Ana Morgan

Photography+by+Kara+Cuoio

Photography by Kara Cuoio

Ana Morgan has one video of the performances she used to put on as a kid: holding her plastic Barbie guitar, she sat both of her parents down in the living room and accompanied her neighbor in their own version of an “Alvin and the Chipmunks” song, her parents laughing in the background. Morgan’s parents wanted her to do anything other than theater; her mother had spent her 20s as an actress. But after Morgan tried out a myriad of different sports and extracurricular activities, it became clear that music was her passion.

“I was singing and dancing whenever I could,” Morgan said.

Morgan went on to perform in CHS’ Community Ensemble Theater (CET). In CET’s rendition of “School of Rock,” she worked with Jack Wagner, the CHS jazz teacher, and spoke to him about joining the jazz program. Following a drive to learn more about music theory, Morgan joined a jazz band with friends in the program, and enrolled in jazz as a vocalist.

As she comes from a background in musical theater, jazz was somewhat of a shock to Morgan, given that it is a male-dominated field. To compete in Battle of the Bands in January of 2020, she joined a seven-person group in which she was the only woman.

Morgan was scared at first. A friend and fellow musician, Noah Greenburg, had invited her to join the group. When he called her to discuss the competition, he broke the news that she would be learning jazz.

“Jazz?!” she exclaimed. “I’ve never done jazz before.”

“It’s okay,” Greenburg said. “It’ll be easy for you to learn and catch on.”

Still, in the first few rehearsals, Morgan felt like the dumbest person in the room; all of the musicians she was working with had been playing jazz since their freshman year — some longer. It took some learning and adjustment, but Morgan eventually felt confident in her skills as a jazz vocalist.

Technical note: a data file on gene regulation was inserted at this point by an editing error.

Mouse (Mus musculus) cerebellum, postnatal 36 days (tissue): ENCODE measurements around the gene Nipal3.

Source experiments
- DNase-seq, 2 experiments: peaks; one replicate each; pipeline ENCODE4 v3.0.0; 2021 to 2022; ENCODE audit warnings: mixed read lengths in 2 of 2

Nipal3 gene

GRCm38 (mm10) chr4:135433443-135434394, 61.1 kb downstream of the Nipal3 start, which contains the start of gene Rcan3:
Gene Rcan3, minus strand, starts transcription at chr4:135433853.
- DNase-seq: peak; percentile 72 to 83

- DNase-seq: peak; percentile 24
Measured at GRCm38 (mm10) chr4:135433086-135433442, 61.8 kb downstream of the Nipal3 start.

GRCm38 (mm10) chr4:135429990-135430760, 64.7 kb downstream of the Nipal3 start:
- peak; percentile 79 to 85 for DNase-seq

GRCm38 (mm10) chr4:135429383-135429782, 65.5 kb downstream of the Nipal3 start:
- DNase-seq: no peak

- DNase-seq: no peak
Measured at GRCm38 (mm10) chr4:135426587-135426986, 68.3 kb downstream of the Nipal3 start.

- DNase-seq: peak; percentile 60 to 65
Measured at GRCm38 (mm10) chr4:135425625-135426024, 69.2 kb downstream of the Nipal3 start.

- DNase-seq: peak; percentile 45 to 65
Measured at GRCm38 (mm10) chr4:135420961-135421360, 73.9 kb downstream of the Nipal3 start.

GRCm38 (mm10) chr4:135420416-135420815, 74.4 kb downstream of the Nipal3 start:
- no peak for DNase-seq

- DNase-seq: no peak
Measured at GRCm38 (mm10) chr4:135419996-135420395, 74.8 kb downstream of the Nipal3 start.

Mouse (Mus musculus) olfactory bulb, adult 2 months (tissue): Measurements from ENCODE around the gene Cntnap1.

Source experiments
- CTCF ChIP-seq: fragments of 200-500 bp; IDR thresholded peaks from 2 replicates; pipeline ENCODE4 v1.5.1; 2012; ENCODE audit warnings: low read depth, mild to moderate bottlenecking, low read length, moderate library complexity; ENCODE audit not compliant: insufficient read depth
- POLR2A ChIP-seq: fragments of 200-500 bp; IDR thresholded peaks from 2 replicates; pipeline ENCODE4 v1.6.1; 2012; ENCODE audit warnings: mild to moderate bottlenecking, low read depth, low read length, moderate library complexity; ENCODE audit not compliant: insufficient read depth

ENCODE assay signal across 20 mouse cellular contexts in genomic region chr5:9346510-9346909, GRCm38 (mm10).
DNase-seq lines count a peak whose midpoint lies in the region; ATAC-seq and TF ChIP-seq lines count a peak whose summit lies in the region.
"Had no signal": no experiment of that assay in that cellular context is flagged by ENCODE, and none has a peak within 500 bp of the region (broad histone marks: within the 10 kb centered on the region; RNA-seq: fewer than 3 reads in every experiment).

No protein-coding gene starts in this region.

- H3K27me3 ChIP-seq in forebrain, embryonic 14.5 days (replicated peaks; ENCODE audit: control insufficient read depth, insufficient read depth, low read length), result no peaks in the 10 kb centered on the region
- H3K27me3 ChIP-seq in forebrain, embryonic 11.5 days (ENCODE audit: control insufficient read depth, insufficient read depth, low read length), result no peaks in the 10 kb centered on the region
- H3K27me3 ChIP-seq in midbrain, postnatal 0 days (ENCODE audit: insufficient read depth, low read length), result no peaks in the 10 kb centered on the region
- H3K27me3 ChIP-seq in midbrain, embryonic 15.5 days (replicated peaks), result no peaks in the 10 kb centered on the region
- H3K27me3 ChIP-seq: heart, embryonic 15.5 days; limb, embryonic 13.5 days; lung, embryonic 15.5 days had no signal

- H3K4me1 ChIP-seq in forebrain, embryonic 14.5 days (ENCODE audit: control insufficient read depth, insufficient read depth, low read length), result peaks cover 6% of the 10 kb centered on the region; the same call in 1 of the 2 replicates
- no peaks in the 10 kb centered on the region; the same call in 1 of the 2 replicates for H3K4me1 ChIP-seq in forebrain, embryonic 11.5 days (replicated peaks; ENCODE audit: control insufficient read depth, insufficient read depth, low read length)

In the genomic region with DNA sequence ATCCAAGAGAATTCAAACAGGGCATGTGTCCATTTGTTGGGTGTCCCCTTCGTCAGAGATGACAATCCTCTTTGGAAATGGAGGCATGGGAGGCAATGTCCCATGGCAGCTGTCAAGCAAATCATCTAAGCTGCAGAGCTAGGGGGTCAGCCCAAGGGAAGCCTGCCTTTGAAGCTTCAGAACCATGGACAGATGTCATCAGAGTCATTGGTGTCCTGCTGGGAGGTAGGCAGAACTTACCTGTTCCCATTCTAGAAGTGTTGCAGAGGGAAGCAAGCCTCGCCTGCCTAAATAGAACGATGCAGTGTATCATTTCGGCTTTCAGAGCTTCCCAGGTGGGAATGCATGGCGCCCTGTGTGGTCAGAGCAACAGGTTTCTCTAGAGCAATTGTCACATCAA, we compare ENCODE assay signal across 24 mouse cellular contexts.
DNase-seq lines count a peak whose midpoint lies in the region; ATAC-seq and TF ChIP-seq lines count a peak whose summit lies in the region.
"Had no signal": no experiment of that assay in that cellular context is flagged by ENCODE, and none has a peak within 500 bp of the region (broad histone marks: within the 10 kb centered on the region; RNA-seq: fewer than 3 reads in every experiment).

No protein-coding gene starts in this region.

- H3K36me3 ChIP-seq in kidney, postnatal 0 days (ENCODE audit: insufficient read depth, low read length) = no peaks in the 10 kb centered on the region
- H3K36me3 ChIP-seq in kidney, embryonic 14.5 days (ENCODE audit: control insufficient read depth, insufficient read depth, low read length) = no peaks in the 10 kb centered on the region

Until the night of the competition.

It didn’t feel real to her. She’d spent this time learning an entirely new genre of music and practicing with her band, then suddenly she was standing in the Neutral Zone, preparing to perform.

“I remember getting to the Neutral Zone and I just wanted to cower and hide because I just saw all these people that I’d seen coming in and out of Jack’s room,” Morgan said. “I was like ‘Oh my god, everyone here has been doing this so much longer than I have.’”

It didn’t help that Morgan estimated there were five women, including her, out of all nine bands competing. She was trying not to show how nervous she was when Zoe Buhalis — a CHS student helping to organize Battle of the Bands — approached her and asked for help in the back room.

“Are you okay?” Buhalis asked.

Morgan, center, holds the Battle of the Bands trophy on the Neutral Zone stage, surrounded by her band.

One of the few women there, Buhalis was able to reassure Morgan and help her gain back some of the confidence she had lost in her anxiousness over the competition. As Morgan made her way onto the stage, she heard Buhalis say “Don’t let them overpower you.”

When Morgan and her band, The Major 7, advanced to the second round, she was shell-shocked. She stood on the stage and stared off to space, thinking “What’s going on? How did this happen?”

But her confidence grew. She began to believe in herself and her band; she began to believe they could win Battle of the Bands. And before she knew it, they did.

The day after the competition, Morgan was contemplating her victory when a thought began to nag her: “You only made it to that final round because you were the only girl in that band,” she thought. “You only made it through because you were one of the few girls. It’s not your talent; it’s just because you’re a woman.’” 

But Morgan remembered back through her experience: her initial fear of jazz, followed by a budding confidence in her talent; her nervousness the night of the competition; Buhalis’ inspiring words. And Morgan shut down that nagging thought.

“I was like ‘Wait a minute, no,” Morgan said. “You worked really hard for a lot of time. It was not just because you were a girl; you were super talented and you deserve that.’ It was validating that I had put in the work and I had put in the time and it wasn’t just because of my appearance, or my gender.”